The Bureau of Reclamation and Department of Water Resources plan to allocate approximately 5 million acre feet of water this year – as long as California allows them to effectively drain the two largest reservoirs in the state, potentially killing most or nearly all the endangered winter-run Chinook salmon this year, threatening the state’s resilience to continued dry conditions, and maybe even violating water quality standards in the Delta.
The Bureau of Reclamation recently announced initial water supply allocations for Central Valley Project contractors that would deliver nearly four million acre feet of water this year (primarily for large agribusiness in the Central Valley), and the California Department of Water Resources has previously announced that it would deliver close to another million acre feet of water this year (about half of which would primarily go to irrigate rice along the Feather River). Five million acre feet is a lot of water, especially in a very dry year – roughly enough to supply the City of Los Angeles for 10 years.
But these water allocations would come at a steep cost, because they depend on draining California’s the two largest reservoirs in the state (Shasta and Oroville reservoirs) to levels on par with — or even below – the devastating drought years of 2014 and 2015. This poses an unacceptably high risk of killing the vast majority of endangered salmon below Shasta Dam this year, like in 2014 and 2015 when endangered salmon runs on the Sacramento River downstream of Shasta Dam were decimated by lethal water temperatures, as the tables below show:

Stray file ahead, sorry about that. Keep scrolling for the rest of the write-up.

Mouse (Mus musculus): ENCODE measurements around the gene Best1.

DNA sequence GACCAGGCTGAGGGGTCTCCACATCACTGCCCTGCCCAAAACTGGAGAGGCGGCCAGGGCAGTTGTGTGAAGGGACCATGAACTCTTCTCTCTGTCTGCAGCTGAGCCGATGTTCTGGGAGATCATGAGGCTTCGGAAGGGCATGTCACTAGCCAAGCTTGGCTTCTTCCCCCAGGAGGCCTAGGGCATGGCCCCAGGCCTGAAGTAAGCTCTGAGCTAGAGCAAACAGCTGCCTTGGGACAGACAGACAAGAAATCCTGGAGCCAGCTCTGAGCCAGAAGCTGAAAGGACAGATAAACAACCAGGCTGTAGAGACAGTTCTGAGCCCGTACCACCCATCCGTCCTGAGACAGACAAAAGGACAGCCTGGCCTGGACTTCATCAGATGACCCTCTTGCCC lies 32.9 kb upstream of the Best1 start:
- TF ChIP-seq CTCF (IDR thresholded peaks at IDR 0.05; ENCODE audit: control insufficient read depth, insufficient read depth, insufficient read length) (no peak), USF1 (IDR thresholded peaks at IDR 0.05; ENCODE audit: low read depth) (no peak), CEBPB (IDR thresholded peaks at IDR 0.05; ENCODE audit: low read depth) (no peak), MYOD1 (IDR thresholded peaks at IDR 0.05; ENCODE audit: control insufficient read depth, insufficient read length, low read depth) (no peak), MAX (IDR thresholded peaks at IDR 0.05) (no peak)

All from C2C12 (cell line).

Shasta Reservoir (Bureau of Reclamation):
|Year||End of April Storage||End of September Storage||Estimated Temperature Dependent Mortality of Endangered Winter-Run Chinook Salmon|
|2014||2.41 million acre feet (“MAF”)||1.38 MAF||77%|
|2015||2.66 MAF||1.60 MAF||85%|
|2021 (Est)||2.481 MAF||1.407 MAF||??|
Oroville Reservoir (Department of Water Resources):
Draining California’s major reservoirs won’t just kill off the salmon that spawn below these dams and threaten thousands of fishing jobs that depend on healthy salmon run; it also means that California will be very badly unprepared if 2022 is also dry.
And to make matters worse, there are widespread rumors that DWR and Reclamation are considering petitioning the State Water Resources Control Board to waive water quality standards in the Delta, because these agencies refuse to plan for the inevitable drought years in California. Instead, they appear to simply expect to be allowed to break the rules during droughts, as they did in 2014 and 2015, which caused devastating impacts to our native fish and wildlife. In 2016, the State Water Board concluded that,
However, the State Water Board also determines that the status quo of the past two years is not sustainable for fish and wildlife and that changes to the drought planning and response process are needed to ensure that fish and wildlife are…